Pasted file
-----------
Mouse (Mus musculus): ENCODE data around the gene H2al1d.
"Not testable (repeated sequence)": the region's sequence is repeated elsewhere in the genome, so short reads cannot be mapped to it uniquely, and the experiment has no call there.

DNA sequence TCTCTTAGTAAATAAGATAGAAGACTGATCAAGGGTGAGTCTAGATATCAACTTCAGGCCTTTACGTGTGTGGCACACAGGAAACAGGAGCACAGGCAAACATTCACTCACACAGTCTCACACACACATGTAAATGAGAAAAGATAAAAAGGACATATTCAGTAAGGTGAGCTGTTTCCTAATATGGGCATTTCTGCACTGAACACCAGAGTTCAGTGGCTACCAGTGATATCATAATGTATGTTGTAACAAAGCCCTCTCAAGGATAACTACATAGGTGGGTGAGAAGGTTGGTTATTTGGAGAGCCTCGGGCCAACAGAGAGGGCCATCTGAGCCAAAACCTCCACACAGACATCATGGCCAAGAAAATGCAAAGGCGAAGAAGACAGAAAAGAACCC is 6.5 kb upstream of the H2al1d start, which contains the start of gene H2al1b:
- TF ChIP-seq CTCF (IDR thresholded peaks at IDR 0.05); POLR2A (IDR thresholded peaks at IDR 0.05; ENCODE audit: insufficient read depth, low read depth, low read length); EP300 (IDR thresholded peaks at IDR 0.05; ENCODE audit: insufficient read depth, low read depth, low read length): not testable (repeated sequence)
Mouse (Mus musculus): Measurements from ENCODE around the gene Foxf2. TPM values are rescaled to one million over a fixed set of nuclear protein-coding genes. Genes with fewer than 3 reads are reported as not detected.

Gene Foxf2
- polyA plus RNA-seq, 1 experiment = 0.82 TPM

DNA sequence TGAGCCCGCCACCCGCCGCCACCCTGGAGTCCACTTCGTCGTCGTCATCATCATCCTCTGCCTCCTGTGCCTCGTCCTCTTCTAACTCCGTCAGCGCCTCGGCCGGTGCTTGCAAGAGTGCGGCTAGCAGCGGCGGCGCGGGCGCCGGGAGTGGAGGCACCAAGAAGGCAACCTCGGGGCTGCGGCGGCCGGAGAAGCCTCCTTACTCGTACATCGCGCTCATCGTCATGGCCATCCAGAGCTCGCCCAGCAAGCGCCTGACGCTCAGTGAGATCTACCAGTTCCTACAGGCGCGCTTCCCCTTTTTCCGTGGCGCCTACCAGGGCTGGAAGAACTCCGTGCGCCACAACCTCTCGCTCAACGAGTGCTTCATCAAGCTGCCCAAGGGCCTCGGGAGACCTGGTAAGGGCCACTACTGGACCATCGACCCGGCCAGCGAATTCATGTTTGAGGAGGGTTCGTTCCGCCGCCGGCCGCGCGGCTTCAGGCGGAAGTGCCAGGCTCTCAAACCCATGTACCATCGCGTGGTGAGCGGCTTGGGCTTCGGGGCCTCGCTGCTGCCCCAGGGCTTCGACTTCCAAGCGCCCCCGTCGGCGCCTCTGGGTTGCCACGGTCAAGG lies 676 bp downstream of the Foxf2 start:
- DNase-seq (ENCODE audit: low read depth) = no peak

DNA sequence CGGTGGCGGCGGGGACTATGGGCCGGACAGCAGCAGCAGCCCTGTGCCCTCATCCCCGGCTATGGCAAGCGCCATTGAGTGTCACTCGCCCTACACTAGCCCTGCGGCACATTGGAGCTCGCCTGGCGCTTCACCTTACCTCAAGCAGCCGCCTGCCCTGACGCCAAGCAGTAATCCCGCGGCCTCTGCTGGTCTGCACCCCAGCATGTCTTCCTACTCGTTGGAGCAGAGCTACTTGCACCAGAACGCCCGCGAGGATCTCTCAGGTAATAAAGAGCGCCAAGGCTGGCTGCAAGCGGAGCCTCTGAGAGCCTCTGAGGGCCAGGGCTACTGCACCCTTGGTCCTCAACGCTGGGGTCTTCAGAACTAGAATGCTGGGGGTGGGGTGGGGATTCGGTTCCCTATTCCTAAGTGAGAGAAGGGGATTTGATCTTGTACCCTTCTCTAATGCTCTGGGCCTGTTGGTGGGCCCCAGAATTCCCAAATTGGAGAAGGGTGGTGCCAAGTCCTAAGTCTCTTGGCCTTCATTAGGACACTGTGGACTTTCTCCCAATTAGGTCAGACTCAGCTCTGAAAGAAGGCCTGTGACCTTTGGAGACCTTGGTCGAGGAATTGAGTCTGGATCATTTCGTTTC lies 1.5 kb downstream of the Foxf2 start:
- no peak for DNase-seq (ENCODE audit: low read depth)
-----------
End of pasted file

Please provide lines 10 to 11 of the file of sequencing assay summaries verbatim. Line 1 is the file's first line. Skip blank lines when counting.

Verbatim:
DNA sequence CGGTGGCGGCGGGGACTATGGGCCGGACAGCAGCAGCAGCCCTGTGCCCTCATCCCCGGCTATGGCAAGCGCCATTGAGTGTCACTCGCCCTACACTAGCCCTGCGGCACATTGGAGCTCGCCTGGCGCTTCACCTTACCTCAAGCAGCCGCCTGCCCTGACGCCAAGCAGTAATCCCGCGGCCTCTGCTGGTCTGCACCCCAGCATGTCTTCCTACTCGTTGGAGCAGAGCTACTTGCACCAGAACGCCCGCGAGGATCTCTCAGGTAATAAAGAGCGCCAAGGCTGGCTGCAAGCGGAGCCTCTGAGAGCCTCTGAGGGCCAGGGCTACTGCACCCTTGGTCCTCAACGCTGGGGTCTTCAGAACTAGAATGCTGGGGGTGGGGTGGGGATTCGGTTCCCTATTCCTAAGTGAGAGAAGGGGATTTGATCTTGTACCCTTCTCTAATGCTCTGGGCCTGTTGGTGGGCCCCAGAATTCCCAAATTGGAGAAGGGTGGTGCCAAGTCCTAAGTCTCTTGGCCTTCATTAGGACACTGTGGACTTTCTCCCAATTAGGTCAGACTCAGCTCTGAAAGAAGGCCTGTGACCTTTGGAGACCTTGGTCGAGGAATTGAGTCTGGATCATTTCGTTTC lies 1.5 kb downstream of the Foxf2 start:
- no peak for DNase-seq (ENCODE audit: low read depth)